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Reserved characters in WebSphere Application Server passwords... Really!?

Had somewhat of a surprise today when IBM Support informed us that the issue our customer was experiencing could be due to unsupported characters in the password of the user mapped to the connectionsAdmin J2C alias. Say what!? But apparently there are restrictions on the different characters one can use. The password we were using had exclamation point (!) in it which is a no no. The customer is currently on WebSphere Application Server and support suggested we try and upgrade to Funny thing is that the customer has been using that password for years so it must have worked previously.

IBM Connections wiki: Special characters in password

WebSphere Application Server 8.5.5 InfoCenter: Characters that are valid for user IDs and passwords

First Git hook for Atlassian Bitbucket (formerly Atlassian Stash)

For my current project I've setup a full CI pipeline to automate the build process of the application (an EAR-file in this case) and deploy it to the test server. The build itself is a Maven build that runs all the tests and builds the EAR file. We are a number of people working on the application - some do frontend work (mainly JavaScript) and I do the backend. The Git repository we use is split into three branches as it concerns this project - one for backend (feature/eventboard_backend), one for frontend (feature/eventboard_frontend) and one that merges the two into the final result for building (feature/eventboard). So I was setting all this up - had the build script ready, the build server ready (Atlassian Bamboo), the deployment script working over SCP/SSH but I needed a nice way to automatically merge the two development branches into the main branch for the build.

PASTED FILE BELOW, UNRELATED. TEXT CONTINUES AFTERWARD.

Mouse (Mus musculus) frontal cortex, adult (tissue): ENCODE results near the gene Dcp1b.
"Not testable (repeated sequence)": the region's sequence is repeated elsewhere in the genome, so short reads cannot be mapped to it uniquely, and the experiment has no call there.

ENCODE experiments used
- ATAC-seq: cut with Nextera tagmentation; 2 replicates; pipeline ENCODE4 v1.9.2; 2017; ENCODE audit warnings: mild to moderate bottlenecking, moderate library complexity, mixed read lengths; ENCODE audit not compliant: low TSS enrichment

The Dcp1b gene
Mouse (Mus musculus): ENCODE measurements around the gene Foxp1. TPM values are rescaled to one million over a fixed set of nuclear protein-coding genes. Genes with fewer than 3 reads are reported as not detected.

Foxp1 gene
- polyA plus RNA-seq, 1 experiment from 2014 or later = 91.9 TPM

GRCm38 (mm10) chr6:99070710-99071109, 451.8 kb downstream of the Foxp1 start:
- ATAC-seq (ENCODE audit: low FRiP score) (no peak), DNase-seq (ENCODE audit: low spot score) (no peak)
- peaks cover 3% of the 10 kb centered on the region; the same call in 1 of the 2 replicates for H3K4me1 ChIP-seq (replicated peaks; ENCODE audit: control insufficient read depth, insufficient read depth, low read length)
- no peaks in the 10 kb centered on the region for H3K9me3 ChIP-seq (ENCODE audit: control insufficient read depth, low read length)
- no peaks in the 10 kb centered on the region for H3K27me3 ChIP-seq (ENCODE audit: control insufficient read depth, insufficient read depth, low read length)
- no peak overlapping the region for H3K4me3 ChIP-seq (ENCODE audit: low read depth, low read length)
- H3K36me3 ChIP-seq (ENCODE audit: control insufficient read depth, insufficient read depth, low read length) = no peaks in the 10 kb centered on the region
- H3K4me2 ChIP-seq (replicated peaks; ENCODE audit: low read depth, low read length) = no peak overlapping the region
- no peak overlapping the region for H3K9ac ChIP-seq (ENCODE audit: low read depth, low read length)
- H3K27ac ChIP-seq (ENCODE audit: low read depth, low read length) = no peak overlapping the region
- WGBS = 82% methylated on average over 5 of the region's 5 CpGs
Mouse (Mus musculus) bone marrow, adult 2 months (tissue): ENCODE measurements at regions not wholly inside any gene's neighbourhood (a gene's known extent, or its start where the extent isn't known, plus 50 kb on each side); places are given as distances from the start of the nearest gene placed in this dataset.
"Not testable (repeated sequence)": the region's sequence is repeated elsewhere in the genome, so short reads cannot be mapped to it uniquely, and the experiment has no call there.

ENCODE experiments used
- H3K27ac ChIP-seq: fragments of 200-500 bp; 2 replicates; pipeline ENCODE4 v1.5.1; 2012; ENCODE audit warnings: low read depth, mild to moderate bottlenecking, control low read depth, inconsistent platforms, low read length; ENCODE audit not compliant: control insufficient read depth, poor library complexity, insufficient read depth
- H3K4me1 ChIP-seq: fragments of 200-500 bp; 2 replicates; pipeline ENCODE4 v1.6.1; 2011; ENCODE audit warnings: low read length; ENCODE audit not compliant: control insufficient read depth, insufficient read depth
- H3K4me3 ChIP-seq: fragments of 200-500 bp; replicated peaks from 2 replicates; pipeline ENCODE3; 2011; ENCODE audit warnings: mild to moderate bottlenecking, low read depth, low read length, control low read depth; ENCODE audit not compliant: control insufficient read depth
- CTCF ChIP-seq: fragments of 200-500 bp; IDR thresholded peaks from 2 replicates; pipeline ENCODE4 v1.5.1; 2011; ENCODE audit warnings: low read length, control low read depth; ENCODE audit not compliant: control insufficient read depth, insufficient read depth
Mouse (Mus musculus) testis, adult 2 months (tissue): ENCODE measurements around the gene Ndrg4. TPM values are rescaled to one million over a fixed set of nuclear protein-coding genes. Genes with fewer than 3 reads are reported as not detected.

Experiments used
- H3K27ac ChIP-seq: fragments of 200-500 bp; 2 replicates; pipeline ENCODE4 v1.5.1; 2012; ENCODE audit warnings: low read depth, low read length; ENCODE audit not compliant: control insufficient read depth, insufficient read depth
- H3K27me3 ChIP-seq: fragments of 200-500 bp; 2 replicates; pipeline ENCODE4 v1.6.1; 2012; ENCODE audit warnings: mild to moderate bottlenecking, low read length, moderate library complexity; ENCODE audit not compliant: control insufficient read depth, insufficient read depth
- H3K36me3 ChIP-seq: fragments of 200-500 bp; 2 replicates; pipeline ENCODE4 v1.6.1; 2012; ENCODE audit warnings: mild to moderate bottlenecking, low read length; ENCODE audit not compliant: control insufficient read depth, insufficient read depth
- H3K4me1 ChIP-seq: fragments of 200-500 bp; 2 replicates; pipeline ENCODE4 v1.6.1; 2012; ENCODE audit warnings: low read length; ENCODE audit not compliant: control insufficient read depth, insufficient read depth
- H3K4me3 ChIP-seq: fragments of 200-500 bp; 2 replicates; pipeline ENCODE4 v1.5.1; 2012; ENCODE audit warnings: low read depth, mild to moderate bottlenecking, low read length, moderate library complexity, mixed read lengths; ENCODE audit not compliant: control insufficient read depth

The way I solved it was to write a Git post-receive hook on the Git server side (Atlassian Bitbucket). This post-receive hook detects a push to either of the two development branches and when it does merges the two into the main branch and pushes it branch back up. This push is in turn detected by Atlassian Bamboo that then kicks of the build and the deployment. So nice. Even though it took me a couple of hours to configure it has already saved so much time and all builds and deployments are consistant.

Today I extended the build script to monitor another branch so I now both deploy into our "bleeding edge" environment and our test environment.

The post-receive hook is written in bash and is as below. It took me a while to grok but a hook is simply a script that runs as the server OS user when ever something happens. The script is free to run as another user so my script runs as a special Git user so we can distinguish between which users does what. It also means that I could restrict access to feature/eventboard branch so it's only writable by this build user.

The only caveat about this hook was that we are using Atlassian Bitbucket which apparently only accepts hooks written in Java. There is however a way to add bash-based hooks directly in the file system on the server under /<bitbucket-home>/shared/data/repositories/<repoid> where the repoid can be found in the repository settings on the Bitbucket server if logged in as admin.



while read oldrev newrev refname
        branch=$(git rev-parse --symbolic --abbrev-ref $refname)
        echo "Currently on branch '$branch'"
        if [ "$MONITOR_BRANCH1" == "$branch" ] || [ "$MONITOR_BRANCH2" == "$branch" ]; then
                echo "Detected commit on $MONITOR_BRANCH1 or $MONITOR_BRANCH2 - merging..."
                if [ ! -d "$WORKING_DIR" ]; then
                        mkdir -p $WORKING_DIR
                cd $WORKING_DIR
                unset GIT_DIR
                if [ ! -d "$CHECKOUT_NAME" ]; then
                        # repo doesn't exit - abort
                        echo "*** Required repo for post-receive hook not configured - exiting..."
                        cd $CHECKOUT_NAME
                        git reset --hard
                        git checkout $MERGE_INTO_BRANCH
                        git pull origin $MERGE_INTO_BRANCH
                git fetch origin $MONITOR_BRANCH1:$MONITOR_BRANCH1
                git fetch origin $MONITOR_BRANCH2:$MONITOR_BRANCH2
                git merge $MONITOR_BRANCH1 $MONITOR_BRANCH2 -m "Merged \
                          '$MONITOR_BRANCH1' and '$MONITOR_BRANCH2' into \
                git push origin $MERGE_INTO_BRANCH